It’s a scam. Do click it!

Too late, I'm afraid. By the moment you look at that URL, the scammer already knows all of your passports, has downloaded all of your hard drive contents and raped all of your relatives.

Too late, I’m afraid. By the moment you look at that URL, the scammer already knows all of your passports, has downloaded all of your hard drive contents and raped all of your relatives.

There were many times that we have seen an unknown URL with an illogical set of symbols appearing in the group chat or even in our own instant message box, usually accompanied by an offer you cannot possibly turn down, like getting a big pile of linden dollars for completing a survey.

There is something that amazes me much more than the generousity of those people – it is the philanthropic feeling the average Second Life resident gets when he sees such an offer and rushes to alert everybody on the local chat with the bravery of someone defusing a bomb where there are seconds left before it blows up.

Good intentions are great, and I do appreciate what those courageous people are doing for nothing but a gratitude from many saved residents. My idea is that usually they do not only warn you about doing anything on the website behind the link – they do not want you to click on the URL at all.

Have I been wondering why!

The amount of tech-savvy people around the world grows. They might not know how to set up an SQL server or how to write a plugin for their favourite program, but most of them are well aware about different kinds of cyberscams, and even more of them know that nothing good in life comes for free. Indeed, there are people who remember punched cards and therefore are having a harder time to keep up with all the methods scammers use today – but, honestly, unlike techniques, the initial principle of the scam has not been updated since ancient times, so these people just need to remember that you never get something for nothing. If they forget… well, a fool and his money are soon parted, one way or another, not through this scam, then through another one. It is cruel, but it is true.

Now, back to URLs, the original subject of the post.

Saw an unknown URL in a group chat? Give it less than a minute before the “IT IS SCAM DO NOT CLICK IT” message from a concerned resident appears.

Here is the fact. It is safe to click it. It is not safe to do anything on the webpage that has appeared or the executable file/archive that has decided to be downloaded (never witnessed, just can assume this might happen too). To be true, I click them myself often, just out of curiousity – maybe there is a new techique scammers have come up with?

If you need a proof that they are safe to click – let us take a look at the known methods scammers use and when they actually work.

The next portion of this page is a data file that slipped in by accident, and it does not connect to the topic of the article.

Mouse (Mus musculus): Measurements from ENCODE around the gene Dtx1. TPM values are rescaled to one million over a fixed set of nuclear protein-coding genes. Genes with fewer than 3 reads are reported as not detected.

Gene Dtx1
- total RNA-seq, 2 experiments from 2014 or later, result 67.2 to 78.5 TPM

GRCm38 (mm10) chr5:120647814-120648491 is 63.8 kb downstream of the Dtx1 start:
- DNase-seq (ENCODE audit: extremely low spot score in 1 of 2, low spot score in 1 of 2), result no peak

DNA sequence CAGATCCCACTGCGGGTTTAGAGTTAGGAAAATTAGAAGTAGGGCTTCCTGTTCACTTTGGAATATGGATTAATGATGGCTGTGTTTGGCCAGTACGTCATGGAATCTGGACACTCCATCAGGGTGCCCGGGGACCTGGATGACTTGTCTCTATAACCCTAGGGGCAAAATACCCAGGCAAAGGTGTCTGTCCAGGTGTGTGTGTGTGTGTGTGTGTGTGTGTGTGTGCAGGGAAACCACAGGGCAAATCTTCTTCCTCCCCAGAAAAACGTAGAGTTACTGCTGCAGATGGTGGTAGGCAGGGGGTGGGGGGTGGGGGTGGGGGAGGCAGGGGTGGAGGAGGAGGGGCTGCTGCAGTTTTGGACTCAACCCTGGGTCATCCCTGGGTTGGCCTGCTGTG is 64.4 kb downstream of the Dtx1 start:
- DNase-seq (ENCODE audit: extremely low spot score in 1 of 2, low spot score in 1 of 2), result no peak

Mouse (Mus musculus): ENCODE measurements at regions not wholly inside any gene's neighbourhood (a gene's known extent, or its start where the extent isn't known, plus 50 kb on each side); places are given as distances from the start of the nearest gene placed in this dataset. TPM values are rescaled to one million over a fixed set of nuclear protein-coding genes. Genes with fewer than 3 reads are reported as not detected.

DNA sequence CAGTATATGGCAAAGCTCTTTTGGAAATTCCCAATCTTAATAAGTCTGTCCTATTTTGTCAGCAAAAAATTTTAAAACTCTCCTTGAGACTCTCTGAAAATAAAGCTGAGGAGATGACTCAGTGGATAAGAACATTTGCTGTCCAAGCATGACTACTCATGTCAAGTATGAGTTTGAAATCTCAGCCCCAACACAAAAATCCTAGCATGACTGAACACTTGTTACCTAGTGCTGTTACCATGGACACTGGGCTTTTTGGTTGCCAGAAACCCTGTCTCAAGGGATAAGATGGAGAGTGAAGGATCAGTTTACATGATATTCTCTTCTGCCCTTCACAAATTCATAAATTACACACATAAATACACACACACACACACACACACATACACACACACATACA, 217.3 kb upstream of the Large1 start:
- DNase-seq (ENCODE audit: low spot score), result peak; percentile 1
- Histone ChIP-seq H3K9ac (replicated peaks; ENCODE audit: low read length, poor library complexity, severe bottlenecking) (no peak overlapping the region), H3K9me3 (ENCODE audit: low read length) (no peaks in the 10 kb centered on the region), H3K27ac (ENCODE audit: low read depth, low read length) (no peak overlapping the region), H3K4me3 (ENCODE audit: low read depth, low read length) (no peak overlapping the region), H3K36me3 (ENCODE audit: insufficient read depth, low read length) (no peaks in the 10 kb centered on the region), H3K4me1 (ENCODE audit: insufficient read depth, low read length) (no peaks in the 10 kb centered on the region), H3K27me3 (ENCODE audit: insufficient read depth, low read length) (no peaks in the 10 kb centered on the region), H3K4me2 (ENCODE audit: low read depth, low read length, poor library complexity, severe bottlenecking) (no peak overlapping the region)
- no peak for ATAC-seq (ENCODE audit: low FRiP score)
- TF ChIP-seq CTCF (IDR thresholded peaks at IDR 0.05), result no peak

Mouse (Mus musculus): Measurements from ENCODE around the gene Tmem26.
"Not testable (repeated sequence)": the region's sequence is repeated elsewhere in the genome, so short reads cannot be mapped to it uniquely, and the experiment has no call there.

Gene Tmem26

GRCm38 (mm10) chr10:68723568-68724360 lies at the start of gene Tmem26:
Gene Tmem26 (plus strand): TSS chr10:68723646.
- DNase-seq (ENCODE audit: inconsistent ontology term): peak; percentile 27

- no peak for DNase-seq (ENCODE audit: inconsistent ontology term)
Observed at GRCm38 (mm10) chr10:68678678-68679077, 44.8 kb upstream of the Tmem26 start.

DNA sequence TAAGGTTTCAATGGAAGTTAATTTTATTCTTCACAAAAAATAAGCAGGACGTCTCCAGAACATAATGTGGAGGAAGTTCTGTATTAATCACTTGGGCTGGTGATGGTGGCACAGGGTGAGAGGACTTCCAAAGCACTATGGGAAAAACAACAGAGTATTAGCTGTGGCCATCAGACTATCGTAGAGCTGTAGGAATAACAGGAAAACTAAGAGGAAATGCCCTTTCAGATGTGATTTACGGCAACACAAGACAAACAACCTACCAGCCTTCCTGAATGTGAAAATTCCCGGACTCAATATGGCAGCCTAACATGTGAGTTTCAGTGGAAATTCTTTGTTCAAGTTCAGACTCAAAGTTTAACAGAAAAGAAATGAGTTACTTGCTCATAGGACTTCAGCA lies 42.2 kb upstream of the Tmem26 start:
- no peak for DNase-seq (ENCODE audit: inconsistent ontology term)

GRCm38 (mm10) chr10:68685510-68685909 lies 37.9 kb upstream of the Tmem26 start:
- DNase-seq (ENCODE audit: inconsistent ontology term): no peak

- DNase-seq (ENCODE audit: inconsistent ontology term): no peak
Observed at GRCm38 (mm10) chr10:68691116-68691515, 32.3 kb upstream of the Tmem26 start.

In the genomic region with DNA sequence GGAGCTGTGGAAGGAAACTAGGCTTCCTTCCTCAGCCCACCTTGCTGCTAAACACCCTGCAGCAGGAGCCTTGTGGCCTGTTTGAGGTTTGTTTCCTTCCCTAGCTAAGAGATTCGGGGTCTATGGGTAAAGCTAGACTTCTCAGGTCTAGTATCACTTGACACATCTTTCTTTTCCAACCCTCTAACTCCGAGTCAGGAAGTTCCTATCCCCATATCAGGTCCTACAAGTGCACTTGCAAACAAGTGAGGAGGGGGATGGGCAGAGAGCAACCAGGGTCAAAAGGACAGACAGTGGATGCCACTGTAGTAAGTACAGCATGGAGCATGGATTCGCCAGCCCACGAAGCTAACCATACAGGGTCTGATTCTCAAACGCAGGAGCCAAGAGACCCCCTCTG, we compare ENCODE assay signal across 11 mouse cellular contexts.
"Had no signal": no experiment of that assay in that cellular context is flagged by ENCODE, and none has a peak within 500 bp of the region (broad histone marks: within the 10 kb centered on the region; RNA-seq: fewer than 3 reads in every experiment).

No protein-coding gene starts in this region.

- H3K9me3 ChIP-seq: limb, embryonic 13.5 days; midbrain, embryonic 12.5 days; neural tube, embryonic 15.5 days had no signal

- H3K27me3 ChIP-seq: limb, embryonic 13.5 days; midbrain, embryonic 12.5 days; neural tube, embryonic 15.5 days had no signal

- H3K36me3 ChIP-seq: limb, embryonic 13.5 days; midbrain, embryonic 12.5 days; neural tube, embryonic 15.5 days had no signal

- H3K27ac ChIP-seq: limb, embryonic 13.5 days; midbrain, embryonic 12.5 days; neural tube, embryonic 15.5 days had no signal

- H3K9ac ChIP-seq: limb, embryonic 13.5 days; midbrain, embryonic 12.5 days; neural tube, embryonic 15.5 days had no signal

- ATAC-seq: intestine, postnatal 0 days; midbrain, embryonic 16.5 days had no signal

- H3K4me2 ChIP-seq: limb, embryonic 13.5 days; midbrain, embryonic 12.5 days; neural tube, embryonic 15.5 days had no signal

– A phishing webpage which looks exactly like the Second Life log in page.

When you open one… nothing happens. You need to type something into text fields for the scammer to make use of your visit. Even if it traces your keystrokes and records what you have typed into the password field, therefore knows your password before you click the fake Log In button – still, you need to type it first. Manually. So, you can just open the page, have a chuckle and close it. Or can type a random username and password to make a scammer’s life a little more complicated.

– An archive/executable (*.exe) file that wants to be downloaded.

When you download it… nothing happens. For something bad to happen, you need to open/execute it by yourself – it will not start automatically. So, you can either cancel the download immediately or download it and check with your antivirus. You can just delete it, too.

I do not defend scammers at all here. My sole point is that if you are curious about what is there, you can safely open the website and not do anything there (type or click anything except for the Close button). You have my guarantees that nothing will happen even to your account, let alone your web browser or PC. However, all of the keystrokes and clicks done at that website are your responsibility – as well as opening what it has made you download.

Nowadays, viruses hide even in thumb drives’ firmware. So the only way to protect yourself is living it smart. If you need the first step, may I suggest checking out this website once a month. Sometimes, there are interesting readings.


About K.T. Burnett

Virtual worlds blogger, specializing in creative and analytical writing, also in statistics. - The Digitized, my own blog. - I also blog for the lovely people of The Science Circle, the Second Life non-profit organization that provides free and open in-world classes.
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